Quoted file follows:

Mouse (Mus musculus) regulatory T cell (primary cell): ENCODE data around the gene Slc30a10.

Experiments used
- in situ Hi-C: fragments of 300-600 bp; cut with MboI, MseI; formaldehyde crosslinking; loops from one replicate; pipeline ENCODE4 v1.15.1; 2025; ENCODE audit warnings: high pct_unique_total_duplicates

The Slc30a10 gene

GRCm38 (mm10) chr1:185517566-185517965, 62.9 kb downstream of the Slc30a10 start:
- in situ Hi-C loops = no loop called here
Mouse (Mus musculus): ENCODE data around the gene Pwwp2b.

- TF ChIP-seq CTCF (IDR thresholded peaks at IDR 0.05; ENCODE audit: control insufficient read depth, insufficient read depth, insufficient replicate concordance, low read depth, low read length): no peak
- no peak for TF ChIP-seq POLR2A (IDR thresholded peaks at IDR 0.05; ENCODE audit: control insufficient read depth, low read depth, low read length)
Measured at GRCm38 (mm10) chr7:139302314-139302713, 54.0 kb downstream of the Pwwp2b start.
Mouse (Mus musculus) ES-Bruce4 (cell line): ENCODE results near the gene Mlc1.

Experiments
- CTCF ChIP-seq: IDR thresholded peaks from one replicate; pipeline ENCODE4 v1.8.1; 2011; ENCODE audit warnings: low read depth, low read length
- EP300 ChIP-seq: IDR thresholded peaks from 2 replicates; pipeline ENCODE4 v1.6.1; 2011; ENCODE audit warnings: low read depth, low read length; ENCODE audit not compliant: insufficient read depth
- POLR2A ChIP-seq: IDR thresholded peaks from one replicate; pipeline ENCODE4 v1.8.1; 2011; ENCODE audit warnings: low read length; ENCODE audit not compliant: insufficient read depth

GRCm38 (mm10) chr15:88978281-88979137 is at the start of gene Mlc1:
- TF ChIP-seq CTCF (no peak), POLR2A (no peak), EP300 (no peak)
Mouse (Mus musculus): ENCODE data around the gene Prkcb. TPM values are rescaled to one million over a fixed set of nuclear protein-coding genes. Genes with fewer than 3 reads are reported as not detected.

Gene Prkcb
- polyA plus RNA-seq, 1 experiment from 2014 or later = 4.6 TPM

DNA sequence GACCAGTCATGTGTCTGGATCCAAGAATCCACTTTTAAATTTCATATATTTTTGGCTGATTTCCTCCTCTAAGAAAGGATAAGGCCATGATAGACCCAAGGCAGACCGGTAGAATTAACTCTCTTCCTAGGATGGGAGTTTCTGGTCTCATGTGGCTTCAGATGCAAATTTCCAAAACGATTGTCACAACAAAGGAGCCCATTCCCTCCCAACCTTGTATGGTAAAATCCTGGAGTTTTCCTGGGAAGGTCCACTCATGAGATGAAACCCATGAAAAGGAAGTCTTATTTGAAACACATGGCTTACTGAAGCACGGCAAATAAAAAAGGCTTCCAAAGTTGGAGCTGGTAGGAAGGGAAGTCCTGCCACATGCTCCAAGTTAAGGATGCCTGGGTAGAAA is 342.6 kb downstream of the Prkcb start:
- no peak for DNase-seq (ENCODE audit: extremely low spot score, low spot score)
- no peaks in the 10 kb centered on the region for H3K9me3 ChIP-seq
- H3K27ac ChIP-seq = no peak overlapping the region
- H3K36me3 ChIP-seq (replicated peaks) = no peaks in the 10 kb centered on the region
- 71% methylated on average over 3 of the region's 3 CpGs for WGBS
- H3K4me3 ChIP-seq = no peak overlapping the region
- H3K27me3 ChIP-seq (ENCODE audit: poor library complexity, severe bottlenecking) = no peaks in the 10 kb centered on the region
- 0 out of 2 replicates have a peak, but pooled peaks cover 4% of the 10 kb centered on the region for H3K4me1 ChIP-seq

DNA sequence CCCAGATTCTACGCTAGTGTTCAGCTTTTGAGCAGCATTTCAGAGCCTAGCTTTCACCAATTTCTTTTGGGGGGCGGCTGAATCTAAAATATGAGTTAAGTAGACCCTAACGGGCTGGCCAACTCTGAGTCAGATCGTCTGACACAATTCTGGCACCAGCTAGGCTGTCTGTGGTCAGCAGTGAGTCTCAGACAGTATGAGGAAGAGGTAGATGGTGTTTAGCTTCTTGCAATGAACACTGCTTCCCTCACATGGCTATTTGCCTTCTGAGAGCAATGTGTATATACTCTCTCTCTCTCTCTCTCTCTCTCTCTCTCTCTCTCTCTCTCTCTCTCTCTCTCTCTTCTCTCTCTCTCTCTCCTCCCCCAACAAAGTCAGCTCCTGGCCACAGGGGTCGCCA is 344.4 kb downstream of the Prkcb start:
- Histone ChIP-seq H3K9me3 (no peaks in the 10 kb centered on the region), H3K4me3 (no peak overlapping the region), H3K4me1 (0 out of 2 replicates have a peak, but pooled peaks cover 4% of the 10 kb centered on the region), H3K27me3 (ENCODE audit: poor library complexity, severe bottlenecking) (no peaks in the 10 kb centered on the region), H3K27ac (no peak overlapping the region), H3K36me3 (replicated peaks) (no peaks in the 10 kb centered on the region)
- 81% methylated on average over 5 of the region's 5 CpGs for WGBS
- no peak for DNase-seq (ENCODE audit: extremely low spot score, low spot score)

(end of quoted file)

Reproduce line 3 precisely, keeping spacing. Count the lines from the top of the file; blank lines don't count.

- in situ Hi-C: fragments of 300-600 bp; cut with MboI, MseI; formaldehyde crosslinking; loops from one replicate; pipeline ENCODE4 v1.15.1; 2025; ENCODE audit warnings: high pct_unique_total_duplicates